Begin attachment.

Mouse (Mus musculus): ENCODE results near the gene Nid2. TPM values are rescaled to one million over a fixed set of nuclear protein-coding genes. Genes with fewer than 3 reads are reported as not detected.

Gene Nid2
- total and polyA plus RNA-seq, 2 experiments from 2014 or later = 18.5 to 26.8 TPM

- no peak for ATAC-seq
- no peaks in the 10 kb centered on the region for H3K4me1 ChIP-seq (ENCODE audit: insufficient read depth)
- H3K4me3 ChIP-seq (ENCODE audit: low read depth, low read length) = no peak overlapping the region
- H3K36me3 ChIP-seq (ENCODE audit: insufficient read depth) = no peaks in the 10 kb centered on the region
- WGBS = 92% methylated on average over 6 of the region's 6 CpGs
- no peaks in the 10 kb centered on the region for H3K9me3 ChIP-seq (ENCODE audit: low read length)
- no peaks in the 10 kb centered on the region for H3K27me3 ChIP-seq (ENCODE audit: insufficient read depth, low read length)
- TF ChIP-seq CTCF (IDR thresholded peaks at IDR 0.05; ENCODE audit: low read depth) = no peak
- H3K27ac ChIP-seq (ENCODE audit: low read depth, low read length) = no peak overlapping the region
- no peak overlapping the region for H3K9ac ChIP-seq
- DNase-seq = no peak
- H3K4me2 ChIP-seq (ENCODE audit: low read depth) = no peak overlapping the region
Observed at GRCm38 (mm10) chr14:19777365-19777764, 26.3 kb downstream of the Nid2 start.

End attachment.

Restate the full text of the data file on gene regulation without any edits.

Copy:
Mouse (Mus musculus): ENCODE results near the gene Nid2. TPM values are rescaled to one million over a fixed set of nuclear protein-coding genes. Genes with fewer than 3 reads are reported as not detected.

Gene Nid2
- total and polyA plus RNA-seq, 2 experiments from 2014 or later = 18.5 to 26.8 TPM

- no peak for ATAC-seq
- no peaks in the 10 kb centered on the region for H3K4me1 ChIP-seq (ENCODE audit: insufficient read depth)
- H3K4me3 ChIP-seq (ENCODE audit: low read depth, low read length) = no peak overlapping the region
- H3K36me3 ChIP-seq (ENCODE audit: insufficient read depth) = no peaks in the 10 kb centered on the region
- WGBS = 92% methylated on average over 6 of the region's 6 CpGs
- no peaks in the 10 kb centered on the region for H3K9me3 ChIP-seq (ENCODE audit: low read length)
- no peaks in the 10 kb centered on the region for H3K27me3 ChIP-seq (ENCODE audit: insufficient read depth, low read length)
- TF ChIP-seq CTCF (IDR thresholded peaks at IDR 0.05; ENCODE audit: low read depth) = no peak
- H3K27ac ChIP-seq (ENCODE audit: low read depth, low read length) = no peak overlapping the region
- no peak overlapping the region for H3K9ac ChIP-seq
- DNase-seq = no peak
- H3K4me2 ChIP-seq (ENCODE audit: low read depth) = no peak overlapping the region
Observed at GRCm38 (mm10) chr14:19777365-19777764, 26.3 kb downstream of the Nid2 start.